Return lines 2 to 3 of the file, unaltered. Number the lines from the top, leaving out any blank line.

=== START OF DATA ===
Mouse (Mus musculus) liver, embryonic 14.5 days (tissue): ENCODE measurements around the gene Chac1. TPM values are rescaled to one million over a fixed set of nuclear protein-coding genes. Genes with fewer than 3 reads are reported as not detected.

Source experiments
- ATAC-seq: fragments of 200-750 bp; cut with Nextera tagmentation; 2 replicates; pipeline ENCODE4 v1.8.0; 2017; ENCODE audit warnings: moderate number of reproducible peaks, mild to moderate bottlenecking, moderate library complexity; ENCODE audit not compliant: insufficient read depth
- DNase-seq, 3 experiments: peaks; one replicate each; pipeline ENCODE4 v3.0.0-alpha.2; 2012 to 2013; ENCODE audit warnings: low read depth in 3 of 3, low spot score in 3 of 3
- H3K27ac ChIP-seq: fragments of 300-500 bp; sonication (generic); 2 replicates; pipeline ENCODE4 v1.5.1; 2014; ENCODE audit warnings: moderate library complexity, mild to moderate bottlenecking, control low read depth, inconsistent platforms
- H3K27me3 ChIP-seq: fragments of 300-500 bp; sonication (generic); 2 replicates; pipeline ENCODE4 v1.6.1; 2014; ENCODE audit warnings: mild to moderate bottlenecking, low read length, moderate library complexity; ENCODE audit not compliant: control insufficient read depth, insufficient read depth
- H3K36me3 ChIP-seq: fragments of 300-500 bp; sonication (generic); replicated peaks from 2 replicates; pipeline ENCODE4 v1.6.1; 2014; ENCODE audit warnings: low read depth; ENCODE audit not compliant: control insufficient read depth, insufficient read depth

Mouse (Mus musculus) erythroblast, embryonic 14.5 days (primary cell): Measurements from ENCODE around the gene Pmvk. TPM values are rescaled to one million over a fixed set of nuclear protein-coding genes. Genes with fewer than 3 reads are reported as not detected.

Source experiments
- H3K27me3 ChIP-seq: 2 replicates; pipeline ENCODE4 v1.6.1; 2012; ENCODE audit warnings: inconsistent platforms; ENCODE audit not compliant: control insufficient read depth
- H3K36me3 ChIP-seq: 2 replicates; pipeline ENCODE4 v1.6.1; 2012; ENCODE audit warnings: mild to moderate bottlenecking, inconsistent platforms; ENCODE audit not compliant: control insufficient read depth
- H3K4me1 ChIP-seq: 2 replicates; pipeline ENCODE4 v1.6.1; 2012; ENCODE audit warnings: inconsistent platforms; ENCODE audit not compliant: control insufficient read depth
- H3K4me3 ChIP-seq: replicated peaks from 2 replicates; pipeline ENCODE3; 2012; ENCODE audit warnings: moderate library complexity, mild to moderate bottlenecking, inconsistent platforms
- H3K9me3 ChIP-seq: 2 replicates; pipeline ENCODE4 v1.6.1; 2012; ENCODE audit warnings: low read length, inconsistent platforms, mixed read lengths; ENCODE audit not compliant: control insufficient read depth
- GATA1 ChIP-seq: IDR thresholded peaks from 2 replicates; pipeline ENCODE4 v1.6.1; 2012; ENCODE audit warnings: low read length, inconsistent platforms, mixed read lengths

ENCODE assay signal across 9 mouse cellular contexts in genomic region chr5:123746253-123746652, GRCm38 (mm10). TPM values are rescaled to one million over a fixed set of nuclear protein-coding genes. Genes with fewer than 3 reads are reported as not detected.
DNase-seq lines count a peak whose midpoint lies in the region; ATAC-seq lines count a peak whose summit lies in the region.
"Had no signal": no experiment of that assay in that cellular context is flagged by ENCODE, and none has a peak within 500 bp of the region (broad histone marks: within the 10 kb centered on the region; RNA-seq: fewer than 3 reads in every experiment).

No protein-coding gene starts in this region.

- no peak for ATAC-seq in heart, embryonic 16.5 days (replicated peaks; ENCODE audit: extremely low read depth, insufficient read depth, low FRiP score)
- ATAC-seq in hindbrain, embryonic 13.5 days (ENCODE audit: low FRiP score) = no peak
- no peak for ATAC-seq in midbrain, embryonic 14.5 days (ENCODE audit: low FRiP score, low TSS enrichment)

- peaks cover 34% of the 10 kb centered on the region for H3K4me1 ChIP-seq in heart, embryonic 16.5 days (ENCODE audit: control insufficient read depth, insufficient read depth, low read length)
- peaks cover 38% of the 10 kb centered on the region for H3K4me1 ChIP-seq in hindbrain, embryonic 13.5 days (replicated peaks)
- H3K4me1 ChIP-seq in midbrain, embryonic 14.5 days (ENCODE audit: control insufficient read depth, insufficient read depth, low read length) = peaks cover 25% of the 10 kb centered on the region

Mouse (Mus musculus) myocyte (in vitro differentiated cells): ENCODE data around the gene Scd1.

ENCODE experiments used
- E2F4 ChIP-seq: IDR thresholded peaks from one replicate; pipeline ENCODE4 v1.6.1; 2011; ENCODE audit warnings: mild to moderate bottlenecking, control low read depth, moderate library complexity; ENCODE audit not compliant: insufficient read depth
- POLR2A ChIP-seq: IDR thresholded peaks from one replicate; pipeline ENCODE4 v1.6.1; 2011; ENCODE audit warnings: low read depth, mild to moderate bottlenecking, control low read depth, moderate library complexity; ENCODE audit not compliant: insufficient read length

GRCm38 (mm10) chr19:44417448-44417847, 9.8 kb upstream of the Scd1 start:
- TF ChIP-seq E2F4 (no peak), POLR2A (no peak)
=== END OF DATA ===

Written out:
Source experiments
- ATAC-seq: fragments of 200-750 bp; cut with Nextera tagmentation; 2 replicates; pipeline ENCODE4 v1.8.0; 2017; ENCODE audit warnings: moderate number of reproducible peaks, mild to moderate bottlenecking, moderate library complexity; ENCODE audit not compliant: insufficient read depth